As campuses closed abruptly to limit the spread of COVID-19, college students’ mental health care “was interrupted at a time when they needed support more than ever,” Yujuan Choy, M.D., chief psychiatrist at the University of California, Irvine’s counseling center, writes in Psychiatric Times. Ninety-two percent of the 172 college presidents who responded to a recent Inside Higher Ed and Hanover Research survey reinforced this sentiment, saying they are “very” or “somewhat” concerned about students’ mental health during the pandemic. Without the luxury of time and planning, many colleges have quickly worked to implement telehealth services and address barriers to care.
Digital health services see boom in college contracts
Use of online therapy services has increased massively as colleges and universities shift gears, Education Dive reports. One such service, TAO Connect, offers video conferencing-based therapy appointments and supplemental, self-paced learning modules. Another, Talkspace, allows patients to send text, audio, and video messages to therapists.
Before the pandemic, less than 12 percent of college counseling centers offered telephone counseling, and less than 4 percent offered video counseling, according to a 2018 survey of 571 counseling center directors by the Association for University and College Counseling Center Directors. Now, Mark Hirschhorn, president of Talkspace, says that the needs arising from COVID-19 campus closures have “accelerated the awareness of digital health (services) by probably seven to 10 years,” adding that he believes “we’re at the point of no return,” past which “colleges and universities have to acknowledge that they need to provide these services to their students and faculty.”
Colleges seek remedies for legal restrictions
However, the rapid transition to teletherapy has highlighted several regulatory hurdles for college counseling centers seeking to maintain connections with their students. Institutions, for instance, must assess whether their university malpractice insurance covers telehealth services.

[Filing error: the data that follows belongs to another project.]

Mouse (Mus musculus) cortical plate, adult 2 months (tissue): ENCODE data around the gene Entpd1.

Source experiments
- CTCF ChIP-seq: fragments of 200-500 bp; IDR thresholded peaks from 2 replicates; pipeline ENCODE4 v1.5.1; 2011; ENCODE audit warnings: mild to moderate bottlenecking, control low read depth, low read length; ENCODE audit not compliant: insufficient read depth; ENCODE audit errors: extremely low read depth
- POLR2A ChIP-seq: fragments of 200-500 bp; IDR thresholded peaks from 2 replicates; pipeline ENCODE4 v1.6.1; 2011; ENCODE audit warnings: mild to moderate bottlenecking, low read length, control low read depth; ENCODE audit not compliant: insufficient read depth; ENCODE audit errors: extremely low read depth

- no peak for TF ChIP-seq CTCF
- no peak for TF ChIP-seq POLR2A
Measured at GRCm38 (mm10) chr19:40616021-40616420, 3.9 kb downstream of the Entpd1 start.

In many states, telemedicine laws limit the number of hours therapists can work with clients living out of state—a barrier for college students who had been seeking therapy but were forced to relocate to another state after campuses closed. State medical boards in Colorado, North Carolina, Delaware, and New Jersey are suspending such restrictions. In addition, 44 states had waived telehealth licensure requirements as of April 15. The federal government is also temporarily permitting health care providers to use video platforms such as Apple Facetime and Google Hangouts for virtual services during the coronavirus pandemic.
Without universal or standardized guidance, mental health care providers are having trouble deciphering exceptions to regulations as they apply to routine psychiatric care of college students, Choy writes. She proposes creating “a special telepsychiatry license allowing campus psychiatrists to work with students enrolled in their universities, regardless of where the students are located,” to simplify systems, reduce costs to students, and shorten wait times.
In the meantime, some colleges restricted from providing services for their out-of-state students are helping to connect students with other university counseling centers or mental health care providers in areas where students reside. Other institutions are launching online support groups, which are not subject to state licensure laws. The counseling center at North Carolina-based Davidson College created a group for anxiety management. Nyack College in New York City hosted a webinar on coping with anxiety and plans to start two more support groups after the webinar’s success.
The University of South Carolina is training more counselors to provide teletherapy. David Graham, director of Davidson’s Center for Student Health and Well-Being, was a skeptic before receiving similar training. “I’m seeing some students really tune in, and it’s fascinating that for some students, I actually think they’re getting more virtually than they are sitting in a room with me.”
Flexibility crucial for some students
Given that some students are contending with unreliable internet access, unsupportive families, and lack of privacy, flexibility also is key to delivering mental health care right now. Shivani Nishar, a senior cognitive science major at Brown University, says that colleges should provide unscheduled counseling opportunities. “Say someone’s parent runs an errand and is finally out of the house, and the student is finally safe to jump on a call,” she posed. “Can that student call in and be immediately redirected to someone?”
Diana Cusumano, director of campus and wellness initiatives at the Jed Foundation, which works to protect emotional health and prevent suicide among teenagers and young adults, proposed that colleges offer mobile-based services that students can use while walking around their neighborhood or sitting in their car. She suggested that asynchronous therapy conducted through texting and email can help.
Learn more about the well-being resources and virtual meetings available to connect Georgetown University students, faculty, and staff with mental health and telehealth professionals.